Back when I was doing local reporting, I tried to take as my editorial policies ten statements from The Elements of Journalism: What Newspeople Should Know and the Public Should Expect, by Bill Kovach and Tom Rosenstiel. Amongst them, and one I think frequently finds itself shoved to the side, is the eighth principle for journalism: “It must keep the news comprehensive and proportional.”
It came to mind today, not long after reading this terrific Daily Dot piece excoriating the Internet for piling on Edward Snowden’s girlfriend (“People are calling her dumb, naive, self-involved, and insufferable … for doing nothing except living her life.”), when I discovered that Buzzfeed’s little exposé on her consisted mainly of more than a dozen photos and videos of her, mostly ones in which she is scantily clad.
Snowden’s girlfriend arguably is relevant to the story only insomuch as she can provide information or insight into Snowden himself. He’s the story here. While the content of any posts she made about him arguably are news, her relevancy ends pretty much exactly there. Sixteen or so photos or videos of her, on the other hand, even if they originally were posted online by her, are not relevant, and in no serious way can be argued as news.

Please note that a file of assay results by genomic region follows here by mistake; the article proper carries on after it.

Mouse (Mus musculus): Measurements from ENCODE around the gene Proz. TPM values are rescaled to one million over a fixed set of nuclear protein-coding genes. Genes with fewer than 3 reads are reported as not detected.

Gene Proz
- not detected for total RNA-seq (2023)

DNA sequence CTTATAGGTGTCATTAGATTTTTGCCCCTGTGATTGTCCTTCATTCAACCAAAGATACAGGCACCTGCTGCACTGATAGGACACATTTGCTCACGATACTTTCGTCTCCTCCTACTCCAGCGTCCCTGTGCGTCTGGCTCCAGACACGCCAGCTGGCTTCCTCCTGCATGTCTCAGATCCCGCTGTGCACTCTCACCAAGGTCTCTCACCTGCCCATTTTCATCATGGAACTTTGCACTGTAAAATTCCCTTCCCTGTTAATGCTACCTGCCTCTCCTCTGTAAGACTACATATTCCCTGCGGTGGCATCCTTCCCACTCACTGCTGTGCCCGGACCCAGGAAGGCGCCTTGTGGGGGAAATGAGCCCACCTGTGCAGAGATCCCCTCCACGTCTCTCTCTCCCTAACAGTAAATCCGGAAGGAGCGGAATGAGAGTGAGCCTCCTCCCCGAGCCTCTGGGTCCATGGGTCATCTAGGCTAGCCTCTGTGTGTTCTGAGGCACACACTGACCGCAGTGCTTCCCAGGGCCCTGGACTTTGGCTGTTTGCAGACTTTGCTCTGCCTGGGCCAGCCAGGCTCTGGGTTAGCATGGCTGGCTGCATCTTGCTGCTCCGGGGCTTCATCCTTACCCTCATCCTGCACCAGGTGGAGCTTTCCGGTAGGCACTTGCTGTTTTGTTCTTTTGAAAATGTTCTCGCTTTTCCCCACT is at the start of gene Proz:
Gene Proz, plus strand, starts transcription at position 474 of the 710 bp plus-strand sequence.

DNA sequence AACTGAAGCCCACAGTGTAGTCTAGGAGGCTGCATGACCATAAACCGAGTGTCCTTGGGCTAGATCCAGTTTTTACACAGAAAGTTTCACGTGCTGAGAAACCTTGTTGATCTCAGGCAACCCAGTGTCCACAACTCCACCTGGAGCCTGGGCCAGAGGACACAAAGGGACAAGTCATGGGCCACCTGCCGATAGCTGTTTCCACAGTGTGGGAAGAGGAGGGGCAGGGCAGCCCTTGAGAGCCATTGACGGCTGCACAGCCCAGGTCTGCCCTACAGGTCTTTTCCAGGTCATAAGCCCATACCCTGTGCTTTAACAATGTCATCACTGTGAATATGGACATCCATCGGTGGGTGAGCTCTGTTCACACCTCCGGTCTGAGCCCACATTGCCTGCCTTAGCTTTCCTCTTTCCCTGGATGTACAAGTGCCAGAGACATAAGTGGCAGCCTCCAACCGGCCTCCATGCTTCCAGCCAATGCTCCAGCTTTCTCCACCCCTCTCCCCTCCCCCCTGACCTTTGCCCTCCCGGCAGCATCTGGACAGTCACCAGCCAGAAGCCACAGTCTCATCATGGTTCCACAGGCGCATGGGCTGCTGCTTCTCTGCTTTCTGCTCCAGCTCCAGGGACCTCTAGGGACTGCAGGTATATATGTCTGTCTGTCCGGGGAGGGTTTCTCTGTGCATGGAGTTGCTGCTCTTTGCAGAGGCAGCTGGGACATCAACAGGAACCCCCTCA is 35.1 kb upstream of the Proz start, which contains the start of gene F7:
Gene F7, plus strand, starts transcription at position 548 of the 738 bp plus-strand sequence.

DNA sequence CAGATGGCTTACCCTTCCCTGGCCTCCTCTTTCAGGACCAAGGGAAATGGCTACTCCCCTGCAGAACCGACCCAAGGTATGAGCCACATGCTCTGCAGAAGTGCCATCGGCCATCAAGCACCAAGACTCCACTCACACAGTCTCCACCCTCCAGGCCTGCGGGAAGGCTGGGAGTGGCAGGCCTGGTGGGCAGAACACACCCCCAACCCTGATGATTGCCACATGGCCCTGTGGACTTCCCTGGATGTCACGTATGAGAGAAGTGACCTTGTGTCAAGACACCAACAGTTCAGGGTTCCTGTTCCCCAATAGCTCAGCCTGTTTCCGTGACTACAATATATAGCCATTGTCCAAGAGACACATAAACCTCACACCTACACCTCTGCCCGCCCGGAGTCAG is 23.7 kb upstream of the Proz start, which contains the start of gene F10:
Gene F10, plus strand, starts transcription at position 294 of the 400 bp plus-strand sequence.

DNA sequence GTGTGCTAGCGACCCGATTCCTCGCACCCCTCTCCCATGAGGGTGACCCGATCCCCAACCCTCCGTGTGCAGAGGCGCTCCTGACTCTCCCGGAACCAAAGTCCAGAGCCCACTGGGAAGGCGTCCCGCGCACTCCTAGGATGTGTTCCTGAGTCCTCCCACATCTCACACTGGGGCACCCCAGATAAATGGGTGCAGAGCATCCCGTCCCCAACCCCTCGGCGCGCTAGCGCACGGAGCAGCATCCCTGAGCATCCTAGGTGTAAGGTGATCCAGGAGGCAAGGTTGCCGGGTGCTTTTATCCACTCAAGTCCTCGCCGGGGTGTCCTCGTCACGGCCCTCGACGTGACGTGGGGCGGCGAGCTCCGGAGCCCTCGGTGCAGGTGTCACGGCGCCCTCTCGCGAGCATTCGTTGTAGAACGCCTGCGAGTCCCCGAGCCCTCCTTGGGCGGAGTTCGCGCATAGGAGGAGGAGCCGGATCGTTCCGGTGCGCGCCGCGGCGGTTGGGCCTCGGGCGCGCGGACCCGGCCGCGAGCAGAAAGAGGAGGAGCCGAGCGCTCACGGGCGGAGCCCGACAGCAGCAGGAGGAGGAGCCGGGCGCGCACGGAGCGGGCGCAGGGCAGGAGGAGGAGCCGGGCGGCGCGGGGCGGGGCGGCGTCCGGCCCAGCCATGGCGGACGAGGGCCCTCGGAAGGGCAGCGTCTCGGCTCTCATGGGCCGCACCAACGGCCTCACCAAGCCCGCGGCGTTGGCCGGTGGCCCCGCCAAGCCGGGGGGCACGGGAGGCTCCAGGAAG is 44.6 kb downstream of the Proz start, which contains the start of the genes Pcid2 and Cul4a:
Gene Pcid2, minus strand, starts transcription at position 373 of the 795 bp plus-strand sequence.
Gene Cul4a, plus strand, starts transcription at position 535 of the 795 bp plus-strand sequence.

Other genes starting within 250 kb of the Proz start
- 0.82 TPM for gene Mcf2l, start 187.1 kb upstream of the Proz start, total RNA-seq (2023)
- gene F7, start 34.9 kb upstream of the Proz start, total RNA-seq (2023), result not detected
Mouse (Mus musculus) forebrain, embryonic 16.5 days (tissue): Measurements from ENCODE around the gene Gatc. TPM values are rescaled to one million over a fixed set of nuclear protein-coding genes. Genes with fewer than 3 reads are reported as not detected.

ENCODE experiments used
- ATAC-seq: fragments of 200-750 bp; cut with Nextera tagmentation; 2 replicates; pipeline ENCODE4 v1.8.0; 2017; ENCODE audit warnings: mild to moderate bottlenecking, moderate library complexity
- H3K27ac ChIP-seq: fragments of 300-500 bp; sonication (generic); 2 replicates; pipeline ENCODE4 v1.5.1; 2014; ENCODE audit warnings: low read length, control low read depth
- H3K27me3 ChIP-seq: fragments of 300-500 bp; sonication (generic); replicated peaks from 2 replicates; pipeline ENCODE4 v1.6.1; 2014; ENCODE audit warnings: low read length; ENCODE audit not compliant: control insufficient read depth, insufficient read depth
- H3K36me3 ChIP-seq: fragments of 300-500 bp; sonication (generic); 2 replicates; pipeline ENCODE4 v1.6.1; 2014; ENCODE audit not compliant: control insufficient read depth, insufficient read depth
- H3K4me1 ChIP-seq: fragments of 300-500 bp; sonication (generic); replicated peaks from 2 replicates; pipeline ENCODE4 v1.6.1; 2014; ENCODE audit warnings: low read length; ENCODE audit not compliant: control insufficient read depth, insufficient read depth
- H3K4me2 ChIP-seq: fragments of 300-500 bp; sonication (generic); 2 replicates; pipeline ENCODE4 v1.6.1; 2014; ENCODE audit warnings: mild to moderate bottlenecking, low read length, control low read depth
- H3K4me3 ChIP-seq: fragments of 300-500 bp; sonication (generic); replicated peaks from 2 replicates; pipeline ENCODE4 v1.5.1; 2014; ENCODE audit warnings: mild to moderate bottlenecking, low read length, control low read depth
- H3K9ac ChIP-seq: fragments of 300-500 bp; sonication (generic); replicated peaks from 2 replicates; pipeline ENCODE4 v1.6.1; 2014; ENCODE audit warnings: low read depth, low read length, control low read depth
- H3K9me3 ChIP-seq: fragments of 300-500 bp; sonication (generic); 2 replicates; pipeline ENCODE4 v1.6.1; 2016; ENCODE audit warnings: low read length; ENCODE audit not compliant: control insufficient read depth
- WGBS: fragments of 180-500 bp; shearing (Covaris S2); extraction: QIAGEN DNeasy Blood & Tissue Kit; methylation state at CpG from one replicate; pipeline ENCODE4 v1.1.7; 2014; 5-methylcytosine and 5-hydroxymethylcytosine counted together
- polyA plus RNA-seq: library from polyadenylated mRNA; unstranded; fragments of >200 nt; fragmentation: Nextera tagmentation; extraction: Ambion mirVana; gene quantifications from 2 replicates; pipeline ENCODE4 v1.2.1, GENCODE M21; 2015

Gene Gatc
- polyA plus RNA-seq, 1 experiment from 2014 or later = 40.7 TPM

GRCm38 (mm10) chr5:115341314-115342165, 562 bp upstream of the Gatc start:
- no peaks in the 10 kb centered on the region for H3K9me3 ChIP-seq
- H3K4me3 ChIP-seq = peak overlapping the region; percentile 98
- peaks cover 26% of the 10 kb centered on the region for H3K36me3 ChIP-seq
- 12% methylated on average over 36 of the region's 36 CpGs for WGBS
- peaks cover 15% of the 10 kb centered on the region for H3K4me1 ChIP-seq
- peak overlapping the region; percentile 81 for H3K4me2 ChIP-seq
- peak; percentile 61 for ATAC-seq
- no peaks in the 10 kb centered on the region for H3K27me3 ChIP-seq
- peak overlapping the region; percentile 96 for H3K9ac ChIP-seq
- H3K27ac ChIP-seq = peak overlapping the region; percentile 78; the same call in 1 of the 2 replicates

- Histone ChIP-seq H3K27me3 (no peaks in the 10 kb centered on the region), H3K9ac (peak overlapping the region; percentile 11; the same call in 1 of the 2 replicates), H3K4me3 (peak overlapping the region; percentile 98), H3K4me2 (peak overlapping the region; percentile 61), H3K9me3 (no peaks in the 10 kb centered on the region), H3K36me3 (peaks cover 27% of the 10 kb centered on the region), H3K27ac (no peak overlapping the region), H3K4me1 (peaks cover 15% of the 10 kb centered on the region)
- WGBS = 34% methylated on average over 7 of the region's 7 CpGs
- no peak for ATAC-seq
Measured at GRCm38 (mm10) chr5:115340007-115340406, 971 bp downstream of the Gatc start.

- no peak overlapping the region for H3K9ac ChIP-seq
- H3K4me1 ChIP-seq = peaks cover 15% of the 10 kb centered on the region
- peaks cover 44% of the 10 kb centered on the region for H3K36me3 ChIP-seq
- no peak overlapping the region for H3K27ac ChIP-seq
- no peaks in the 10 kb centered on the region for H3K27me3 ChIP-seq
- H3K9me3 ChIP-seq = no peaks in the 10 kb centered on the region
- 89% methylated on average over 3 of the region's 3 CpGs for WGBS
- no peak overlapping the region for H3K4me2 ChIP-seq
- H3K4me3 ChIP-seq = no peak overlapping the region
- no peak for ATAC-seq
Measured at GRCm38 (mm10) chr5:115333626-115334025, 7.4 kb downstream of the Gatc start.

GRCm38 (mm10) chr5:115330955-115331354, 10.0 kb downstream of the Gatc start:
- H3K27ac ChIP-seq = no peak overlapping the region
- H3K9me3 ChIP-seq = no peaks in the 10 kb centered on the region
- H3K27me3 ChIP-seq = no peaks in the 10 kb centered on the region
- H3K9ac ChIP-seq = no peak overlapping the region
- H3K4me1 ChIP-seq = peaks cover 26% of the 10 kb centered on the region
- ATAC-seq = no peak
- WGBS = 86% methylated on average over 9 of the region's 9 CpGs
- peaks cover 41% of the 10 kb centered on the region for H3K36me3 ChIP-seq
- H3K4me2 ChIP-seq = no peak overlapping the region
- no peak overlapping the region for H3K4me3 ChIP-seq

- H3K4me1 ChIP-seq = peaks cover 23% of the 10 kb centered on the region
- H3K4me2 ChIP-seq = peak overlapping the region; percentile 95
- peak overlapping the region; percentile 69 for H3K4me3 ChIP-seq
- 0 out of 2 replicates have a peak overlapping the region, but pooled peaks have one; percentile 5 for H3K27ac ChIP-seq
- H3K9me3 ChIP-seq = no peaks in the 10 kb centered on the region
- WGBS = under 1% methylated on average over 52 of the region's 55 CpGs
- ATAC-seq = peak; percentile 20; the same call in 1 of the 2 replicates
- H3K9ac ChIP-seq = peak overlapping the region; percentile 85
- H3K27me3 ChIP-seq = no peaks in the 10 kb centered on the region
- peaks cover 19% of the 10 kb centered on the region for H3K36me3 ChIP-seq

(Even after I stopped doing local reporting, I’d occasionally use this very blog to call attention to those I thought were causing problems in local political circles or, say, in Whedon fandom. Would those intentions in any way have been legitimately or properly served had I posted a series of photos of the girlfriends, boyfriends, or spouses of the subjects of those posts? I don’t see how. It’s as true in the Snowden story as it would have been in those cases, regardless and in spite of its higher profile and importance.)
Proportionality is the watchword here. While it’s typically applied to the question of how much journalism covers one story versus another (for example, how a nation convinces its people to go to war, versus what the stars on the red carpet are wearing), it’s also applicable to the various elements within any particular story. Snowden is the subject of the story at hand. To plaster an article with photos of his girlfriend is entirely and inarguably out of proportion to her relevance to that story. They exist only as an exploitation aimed at generating hits — and buzz — for Buzzfeed itself.
Critics claiming that Buzzfeed is destroying journalism forget, of course, that the site did not invent exploitation as a means for generating attention. There are whole months of television news dedicated to doing precisely that.
But it’s legitimate, I would think, to suggest that this serves as a pretty stark example of how Buzzfeed’s preferred form of journalism — the bullet list copiously illustrated by photos (preferably GIFs) — sometimes dictates and defines their journalism, instead of the elements of journalism dictating and defining the form they choose for any given story.